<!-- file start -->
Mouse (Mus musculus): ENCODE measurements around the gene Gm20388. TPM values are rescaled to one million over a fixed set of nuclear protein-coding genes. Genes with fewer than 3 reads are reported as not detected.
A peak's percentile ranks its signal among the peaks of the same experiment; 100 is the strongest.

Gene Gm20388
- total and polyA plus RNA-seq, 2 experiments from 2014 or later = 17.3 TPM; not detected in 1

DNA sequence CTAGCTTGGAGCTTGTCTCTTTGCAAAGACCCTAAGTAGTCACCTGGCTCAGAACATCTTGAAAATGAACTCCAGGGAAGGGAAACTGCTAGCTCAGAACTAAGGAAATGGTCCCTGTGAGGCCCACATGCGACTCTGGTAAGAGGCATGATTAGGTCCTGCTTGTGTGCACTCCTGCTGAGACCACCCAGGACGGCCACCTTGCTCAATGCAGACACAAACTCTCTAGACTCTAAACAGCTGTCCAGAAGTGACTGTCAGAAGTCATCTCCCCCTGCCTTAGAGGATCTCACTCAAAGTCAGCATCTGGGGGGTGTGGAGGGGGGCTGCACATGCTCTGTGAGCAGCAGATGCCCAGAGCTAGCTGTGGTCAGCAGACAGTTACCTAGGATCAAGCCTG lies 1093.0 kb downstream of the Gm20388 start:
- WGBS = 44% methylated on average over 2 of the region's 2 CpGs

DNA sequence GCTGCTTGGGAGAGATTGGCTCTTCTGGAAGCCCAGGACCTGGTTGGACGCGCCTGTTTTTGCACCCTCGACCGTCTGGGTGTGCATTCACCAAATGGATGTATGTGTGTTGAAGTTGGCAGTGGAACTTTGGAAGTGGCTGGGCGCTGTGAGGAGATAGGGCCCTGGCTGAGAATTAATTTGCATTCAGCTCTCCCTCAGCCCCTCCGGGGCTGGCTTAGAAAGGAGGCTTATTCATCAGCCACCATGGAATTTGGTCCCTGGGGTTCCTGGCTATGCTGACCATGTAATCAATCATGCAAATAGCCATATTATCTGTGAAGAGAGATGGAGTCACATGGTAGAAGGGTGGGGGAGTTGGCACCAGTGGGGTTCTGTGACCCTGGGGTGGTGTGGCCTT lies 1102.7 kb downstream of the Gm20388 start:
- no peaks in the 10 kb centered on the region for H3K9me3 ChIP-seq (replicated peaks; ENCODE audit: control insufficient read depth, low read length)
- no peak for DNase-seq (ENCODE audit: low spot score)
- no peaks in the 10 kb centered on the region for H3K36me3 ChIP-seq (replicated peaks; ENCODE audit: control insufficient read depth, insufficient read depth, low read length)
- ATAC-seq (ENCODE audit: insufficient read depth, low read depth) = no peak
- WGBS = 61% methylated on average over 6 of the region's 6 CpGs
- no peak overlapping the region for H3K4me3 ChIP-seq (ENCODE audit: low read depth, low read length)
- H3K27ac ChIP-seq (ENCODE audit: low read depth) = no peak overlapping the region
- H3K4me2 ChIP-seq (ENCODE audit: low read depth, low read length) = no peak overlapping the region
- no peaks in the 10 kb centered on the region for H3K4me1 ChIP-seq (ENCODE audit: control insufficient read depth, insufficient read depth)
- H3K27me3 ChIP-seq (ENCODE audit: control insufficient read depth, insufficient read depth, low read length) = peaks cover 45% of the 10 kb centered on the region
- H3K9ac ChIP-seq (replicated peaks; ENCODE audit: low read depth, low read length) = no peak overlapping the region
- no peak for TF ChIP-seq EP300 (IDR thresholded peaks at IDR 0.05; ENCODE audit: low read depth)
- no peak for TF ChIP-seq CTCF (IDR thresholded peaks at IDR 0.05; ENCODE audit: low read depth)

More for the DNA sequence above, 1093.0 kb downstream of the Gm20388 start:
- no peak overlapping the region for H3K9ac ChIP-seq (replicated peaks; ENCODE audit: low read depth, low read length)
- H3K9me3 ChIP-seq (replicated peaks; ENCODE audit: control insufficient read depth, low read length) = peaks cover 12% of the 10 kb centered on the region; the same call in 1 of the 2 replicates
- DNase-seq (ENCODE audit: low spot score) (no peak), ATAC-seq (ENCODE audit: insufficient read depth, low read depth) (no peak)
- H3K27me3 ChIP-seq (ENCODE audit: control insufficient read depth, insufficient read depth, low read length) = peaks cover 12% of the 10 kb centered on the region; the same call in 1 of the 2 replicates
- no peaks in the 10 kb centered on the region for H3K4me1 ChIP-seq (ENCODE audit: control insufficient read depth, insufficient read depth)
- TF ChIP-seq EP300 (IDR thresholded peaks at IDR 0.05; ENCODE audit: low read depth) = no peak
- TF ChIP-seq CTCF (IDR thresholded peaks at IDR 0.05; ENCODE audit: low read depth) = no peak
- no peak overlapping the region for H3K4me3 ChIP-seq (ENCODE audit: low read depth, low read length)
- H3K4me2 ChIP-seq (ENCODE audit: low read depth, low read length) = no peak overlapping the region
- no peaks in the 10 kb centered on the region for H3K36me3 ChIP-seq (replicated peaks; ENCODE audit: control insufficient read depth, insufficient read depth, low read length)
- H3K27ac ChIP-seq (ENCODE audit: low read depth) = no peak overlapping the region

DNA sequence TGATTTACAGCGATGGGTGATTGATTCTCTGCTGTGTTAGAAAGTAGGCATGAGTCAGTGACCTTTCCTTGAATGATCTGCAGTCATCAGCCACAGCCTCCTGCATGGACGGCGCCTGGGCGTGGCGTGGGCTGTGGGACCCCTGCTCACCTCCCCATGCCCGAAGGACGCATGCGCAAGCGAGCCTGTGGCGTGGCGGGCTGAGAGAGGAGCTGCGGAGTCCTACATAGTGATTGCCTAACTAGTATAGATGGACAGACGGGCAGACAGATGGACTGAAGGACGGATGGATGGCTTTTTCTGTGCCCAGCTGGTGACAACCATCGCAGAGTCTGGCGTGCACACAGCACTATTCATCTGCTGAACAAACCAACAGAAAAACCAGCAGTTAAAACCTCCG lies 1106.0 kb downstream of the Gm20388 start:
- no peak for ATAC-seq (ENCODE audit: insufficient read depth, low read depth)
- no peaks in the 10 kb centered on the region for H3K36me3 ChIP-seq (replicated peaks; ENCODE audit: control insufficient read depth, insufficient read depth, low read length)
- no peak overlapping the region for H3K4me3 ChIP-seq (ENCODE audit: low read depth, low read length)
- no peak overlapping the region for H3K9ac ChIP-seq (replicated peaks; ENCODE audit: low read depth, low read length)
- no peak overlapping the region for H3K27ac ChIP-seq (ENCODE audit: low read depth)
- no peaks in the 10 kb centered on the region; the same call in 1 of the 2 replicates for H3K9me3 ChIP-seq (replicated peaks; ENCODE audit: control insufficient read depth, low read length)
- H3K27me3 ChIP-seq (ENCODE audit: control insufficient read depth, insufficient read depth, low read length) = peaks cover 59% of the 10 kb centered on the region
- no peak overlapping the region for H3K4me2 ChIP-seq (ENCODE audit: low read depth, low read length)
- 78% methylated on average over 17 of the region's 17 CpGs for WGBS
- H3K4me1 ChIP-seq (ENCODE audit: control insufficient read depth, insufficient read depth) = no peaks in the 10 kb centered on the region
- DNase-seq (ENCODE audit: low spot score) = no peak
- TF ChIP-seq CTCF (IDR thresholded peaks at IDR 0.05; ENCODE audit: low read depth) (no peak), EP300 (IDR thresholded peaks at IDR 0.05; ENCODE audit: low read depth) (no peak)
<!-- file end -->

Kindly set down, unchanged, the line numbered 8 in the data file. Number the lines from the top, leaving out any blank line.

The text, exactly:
- no peaks in the 10 kb centered on the region for H3K9me3 ChIP-seq (replicated peaks; ENCODE audit: control insufficient read depth, low read length)